24 arrested in protests commemorating Mohamed Mahmoud Clashes
Clashes - YOUM7 (Archive)
By AMIRA EL-FEKKI

CAIRO: Around 20 people were arrested yesterday in Cairo during rallies and protests organized in Tahrir Square and surrounding areas to commemorate the third anniversary of the January 2011 Mohamed Mahmoud Clashes in which dozens were killed in clashes with security forces.

At least some of the detainees were released, according to the independent group supporting detainees Freedom for the Brave. The group Wednesday published the names of 24 young men and women who had been arrested on their official Facebook page. The group said it was following up on the situation with rights lawyers.

“All of the people arrested were released with the exception of three, who should be transferred to the Abdeen prosecution authorities Thursday,” the group reported. Ministry of Interior forces were seen in force early Wednesday morning Downtown, Yanair Gate said.

This was the third commemoration of the Mohamed Mahmoud Clashes, for which some revolutionary and political forces announced participation, but rejected protests called for by the Muslim Brotherhood.

The Mohamed Mahmoud Clashes are believed to be one of the bloodiest post-revolution incidents of 2011. Clashes between protesters and security forces lasted from Nov. 19 to Nov. 25 after activists called for protests to urge the Supreme Council of the Armed Forces (SCAF)—in temporary power since February—to prepare presidential elections.

Protesters gathered at Tahrir Square on Nov. 18, and were joined by Muslim Brotherhood youth. By nightfall, most had left with the exception of a small group which decided to proceed with an open sit-in at the square. The protesters were attacked violently by Central Security Forces on that night, and others were arrested.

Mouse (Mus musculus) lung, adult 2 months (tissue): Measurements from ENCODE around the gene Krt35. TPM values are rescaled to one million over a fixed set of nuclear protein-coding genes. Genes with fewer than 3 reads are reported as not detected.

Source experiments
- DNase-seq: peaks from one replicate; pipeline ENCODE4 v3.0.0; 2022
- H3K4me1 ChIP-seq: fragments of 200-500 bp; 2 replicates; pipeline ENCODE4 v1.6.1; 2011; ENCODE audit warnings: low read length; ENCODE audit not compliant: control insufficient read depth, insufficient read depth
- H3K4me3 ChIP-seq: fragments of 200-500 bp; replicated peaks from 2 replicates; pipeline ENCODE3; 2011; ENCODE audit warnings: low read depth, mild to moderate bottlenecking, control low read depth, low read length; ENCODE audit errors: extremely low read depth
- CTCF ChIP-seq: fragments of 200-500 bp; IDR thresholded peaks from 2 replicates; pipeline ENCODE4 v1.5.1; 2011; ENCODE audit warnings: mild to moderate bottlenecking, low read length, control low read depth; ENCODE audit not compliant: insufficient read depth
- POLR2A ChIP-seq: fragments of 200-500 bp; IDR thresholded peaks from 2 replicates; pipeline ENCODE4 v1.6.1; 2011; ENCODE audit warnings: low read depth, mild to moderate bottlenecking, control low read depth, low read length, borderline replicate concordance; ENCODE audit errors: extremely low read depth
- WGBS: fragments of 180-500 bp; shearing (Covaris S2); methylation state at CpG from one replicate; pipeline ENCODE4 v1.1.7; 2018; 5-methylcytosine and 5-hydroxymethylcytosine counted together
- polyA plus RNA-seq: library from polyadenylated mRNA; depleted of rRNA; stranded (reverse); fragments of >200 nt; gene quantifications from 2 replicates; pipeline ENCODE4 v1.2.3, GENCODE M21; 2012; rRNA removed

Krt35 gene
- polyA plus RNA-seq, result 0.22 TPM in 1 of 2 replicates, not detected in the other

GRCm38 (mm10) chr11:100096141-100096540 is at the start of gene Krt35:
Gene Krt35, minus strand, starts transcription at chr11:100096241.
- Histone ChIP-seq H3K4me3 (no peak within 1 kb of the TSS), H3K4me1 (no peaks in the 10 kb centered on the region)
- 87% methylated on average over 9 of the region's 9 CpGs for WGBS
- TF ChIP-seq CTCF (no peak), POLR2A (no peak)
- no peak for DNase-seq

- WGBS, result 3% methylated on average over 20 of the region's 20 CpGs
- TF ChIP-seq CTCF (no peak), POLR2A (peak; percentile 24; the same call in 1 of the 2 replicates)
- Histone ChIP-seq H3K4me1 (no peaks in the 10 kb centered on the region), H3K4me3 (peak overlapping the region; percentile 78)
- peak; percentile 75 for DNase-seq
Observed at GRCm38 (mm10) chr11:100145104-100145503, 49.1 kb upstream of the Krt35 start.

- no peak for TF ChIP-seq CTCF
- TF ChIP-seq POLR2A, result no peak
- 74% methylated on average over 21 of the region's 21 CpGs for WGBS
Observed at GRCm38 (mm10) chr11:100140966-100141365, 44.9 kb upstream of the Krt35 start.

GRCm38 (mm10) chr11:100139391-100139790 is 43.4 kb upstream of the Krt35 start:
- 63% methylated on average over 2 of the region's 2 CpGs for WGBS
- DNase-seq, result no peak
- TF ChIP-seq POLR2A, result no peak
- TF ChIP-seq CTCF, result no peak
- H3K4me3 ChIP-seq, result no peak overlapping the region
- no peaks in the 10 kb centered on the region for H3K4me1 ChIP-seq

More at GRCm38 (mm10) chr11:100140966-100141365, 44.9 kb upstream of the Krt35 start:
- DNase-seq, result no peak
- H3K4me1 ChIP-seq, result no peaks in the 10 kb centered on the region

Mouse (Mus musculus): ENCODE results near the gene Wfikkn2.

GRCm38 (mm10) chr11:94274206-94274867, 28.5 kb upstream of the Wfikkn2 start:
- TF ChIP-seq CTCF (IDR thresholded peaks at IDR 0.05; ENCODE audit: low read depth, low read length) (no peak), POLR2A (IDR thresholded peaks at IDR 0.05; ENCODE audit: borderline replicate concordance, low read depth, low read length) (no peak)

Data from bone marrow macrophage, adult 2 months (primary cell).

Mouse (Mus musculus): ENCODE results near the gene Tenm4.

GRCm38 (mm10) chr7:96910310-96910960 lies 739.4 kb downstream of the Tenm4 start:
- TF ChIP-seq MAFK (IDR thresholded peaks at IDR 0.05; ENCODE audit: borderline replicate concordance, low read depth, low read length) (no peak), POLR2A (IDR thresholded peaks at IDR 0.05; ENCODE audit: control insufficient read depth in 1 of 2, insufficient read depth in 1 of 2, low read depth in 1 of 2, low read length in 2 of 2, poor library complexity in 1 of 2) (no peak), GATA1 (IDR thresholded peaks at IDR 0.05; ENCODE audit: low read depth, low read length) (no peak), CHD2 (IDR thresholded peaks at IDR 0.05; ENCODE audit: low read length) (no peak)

The Egyptian Organization for Human Rights (EOHR) condemned the security forces in a statement released the next day describing the excessive use of force as “a dangerous turn in the course of action in Egypt, which suggests that not much has changed since the January 25 Revolution, as the police continue to abuse peaceful protesters.” The organization also demanded an immediate and urgent investigation into the incidents.

However, in the days that followed, the situation escalated and moved from the square to Mohamed Mahmoud Street, a side street near the Ministry of Interior’s headquarters. The clashes in Tahrir Square continued, and police used heavy amounts of tear gas.

Furthermore, security forces used birdshot, and a number of injuries were reported among activists and journalists. In all, at least 20 protesters were killed and 1,800 were injured during the clashes. Dozens of the protesters, including many political and human rights activists, were arrested randomly and sent to Central Security camps, EOHR stated on Nov. 21.

It noted that most injuries were in the face and eyes. “During the clashes, I saw a Central Security officer who was extremely active in using birdshot,” Al-Masry Al-Youm photojournalist Ahmed Abdel Fattah—who was shot in the eye—would later testify.

The public became outraged with the man they called “the eye-shooter.” EOHR said it filed an official report against police officer Mohamed Sobhi Shinnawi on Nov. 22, after he “appeared in a video shooting the civil protesters in Tahrir Square.”

The incidents were also a turning point for the Muslim Brotherhood, which had by then been integrated into the January 25 revolution. On Nov. 25, masses took to the streets for a “million-man march,” but the MB Freedom and Justice Party announced it was not going to participate, which some protesters considered a betrayal.

Al-Ahram and Al-Wafd used Wednesday headlines not to criticize the military-led government for killing civilians, but instead wrote “Mohamed Mahmoud, the Commemoration of the Revolution Standing Still,” and “The Betrayal of the Muslim Brotherhood.”

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